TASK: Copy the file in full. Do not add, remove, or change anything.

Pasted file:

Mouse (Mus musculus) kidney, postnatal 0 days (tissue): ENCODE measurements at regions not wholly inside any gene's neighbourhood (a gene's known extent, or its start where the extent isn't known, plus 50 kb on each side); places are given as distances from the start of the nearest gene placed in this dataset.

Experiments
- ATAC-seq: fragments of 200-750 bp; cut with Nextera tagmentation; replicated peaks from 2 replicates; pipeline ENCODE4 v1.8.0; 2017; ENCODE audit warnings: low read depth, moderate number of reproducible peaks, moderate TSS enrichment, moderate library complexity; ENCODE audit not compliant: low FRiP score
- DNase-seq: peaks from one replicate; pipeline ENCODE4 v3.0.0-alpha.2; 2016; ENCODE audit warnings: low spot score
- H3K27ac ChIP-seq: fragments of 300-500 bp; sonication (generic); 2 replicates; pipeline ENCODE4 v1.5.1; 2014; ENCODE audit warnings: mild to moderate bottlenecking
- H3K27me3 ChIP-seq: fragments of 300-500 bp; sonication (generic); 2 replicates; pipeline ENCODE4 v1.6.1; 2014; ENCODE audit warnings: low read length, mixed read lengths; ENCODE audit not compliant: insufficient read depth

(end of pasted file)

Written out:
Mouse (Mus musculus) kidney, postnatal 0 days (tissue): ENCODE measurements at regions not wholly inside any gene's neighbourhood (a gene's known extent, or its start where the extent isn't known, plus 50 kb on each side); places are given as distances from the start of the nearest gene placed in this dataset.

Experiments
- ATAC-seq: fragments of 200-750 bp; cut with Nextera tagmentation; replicated peaks from 2 replicates; pipeline ENCODE4 v1.8.0; 2017; ENCODE audit warnings: low read depth, moderate number of reproducible peaks, moderate TSS enrichment, moderate library complexity; ENCODE audit not compliant: low FRiP score
- DNase-seq: peaks from one replicate; pipeline ENCODE4 v3.0.0-alpha.2; 2016; ENCODE audit warnings: low spot score
- H3K27ac ChIP-seq: fragments of 300-500 bp; sonication (generic); 2 replicates; pipeline ENCODE4 v1.5.1; 2014; ENCODE audit warnings: mild to moderate bottlenecking
- H3K27me3 ChIP-seq: fragments of 300-500 bp; sonication (generic); 2 replicates; pipeline ENCODE4 v1.6.1; 2014; ENCODE audit warnings: low read length, mixed read lengths; ENCODE audit not compliant: insufficient read depth